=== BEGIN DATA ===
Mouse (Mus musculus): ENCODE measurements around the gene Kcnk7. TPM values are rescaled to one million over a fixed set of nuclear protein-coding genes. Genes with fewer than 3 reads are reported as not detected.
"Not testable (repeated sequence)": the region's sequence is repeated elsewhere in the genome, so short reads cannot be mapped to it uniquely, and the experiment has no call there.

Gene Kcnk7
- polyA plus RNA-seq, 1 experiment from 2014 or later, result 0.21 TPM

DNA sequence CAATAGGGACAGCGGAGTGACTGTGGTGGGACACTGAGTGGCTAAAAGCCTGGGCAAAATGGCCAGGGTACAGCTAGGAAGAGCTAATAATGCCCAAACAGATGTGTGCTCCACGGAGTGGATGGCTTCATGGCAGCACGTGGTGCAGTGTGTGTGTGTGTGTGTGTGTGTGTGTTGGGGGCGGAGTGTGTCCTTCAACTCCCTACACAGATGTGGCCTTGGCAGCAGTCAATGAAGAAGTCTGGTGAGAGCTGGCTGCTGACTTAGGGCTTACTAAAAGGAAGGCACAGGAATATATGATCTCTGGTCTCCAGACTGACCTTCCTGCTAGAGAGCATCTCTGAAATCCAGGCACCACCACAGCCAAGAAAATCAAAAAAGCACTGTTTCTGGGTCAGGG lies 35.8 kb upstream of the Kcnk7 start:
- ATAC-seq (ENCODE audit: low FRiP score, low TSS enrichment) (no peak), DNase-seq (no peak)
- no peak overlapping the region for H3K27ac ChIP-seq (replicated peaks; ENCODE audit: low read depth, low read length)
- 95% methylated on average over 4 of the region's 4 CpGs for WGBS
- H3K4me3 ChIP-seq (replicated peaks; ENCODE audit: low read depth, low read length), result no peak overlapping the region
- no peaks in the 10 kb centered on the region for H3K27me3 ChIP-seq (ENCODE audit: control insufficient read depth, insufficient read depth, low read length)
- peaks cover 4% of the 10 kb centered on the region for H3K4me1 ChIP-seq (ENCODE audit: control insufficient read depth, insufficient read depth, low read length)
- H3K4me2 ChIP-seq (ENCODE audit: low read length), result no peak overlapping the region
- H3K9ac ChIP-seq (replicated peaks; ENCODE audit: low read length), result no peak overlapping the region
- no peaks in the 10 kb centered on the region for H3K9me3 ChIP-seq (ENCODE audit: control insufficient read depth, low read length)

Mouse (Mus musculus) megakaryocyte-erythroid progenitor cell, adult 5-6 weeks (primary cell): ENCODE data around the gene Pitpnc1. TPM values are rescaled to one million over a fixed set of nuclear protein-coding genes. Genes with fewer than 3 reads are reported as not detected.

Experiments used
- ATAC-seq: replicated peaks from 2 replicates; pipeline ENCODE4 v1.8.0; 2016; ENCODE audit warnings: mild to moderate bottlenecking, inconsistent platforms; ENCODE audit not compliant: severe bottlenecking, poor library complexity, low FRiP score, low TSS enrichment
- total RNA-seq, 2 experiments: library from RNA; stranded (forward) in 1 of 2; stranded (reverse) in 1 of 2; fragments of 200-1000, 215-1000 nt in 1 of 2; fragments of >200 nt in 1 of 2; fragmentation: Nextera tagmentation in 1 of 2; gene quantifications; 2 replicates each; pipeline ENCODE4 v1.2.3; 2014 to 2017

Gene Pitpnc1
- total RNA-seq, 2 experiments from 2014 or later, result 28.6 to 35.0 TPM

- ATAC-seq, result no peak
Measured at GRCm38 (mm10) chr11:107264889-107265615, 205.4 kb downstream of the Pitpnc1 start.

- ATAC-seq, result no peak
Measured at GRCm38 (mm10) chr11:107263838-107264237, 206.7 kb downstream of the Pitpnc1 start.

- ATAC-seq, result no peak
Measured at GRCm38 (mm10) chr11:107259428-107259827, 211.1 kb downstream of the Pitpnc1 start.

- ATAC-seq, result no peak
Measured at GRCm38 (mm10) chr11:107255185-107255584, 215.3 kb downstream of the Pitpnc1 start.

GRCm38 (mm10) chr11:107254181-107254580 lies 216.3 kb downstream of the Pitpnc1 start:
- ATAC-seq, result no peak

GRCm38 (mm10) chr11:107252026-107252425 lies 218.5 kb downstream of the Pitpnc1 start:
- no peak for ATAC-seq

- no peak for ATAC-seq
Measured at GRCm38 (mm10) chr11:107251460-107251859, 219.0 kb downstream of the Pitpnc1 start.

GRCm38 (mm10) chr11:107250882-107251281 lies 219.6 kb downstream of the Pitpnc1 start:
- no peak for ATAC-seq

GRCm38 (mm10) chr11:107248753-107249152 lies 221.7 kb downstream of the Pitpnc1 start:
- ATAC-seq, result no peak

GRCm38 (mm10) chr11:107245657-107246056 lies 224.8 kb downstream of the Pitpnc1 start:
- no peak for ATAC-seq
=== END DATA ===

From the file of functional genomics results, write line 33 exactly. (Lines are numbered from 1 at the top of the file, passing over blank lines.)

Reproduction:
- no peak for ATAC-seq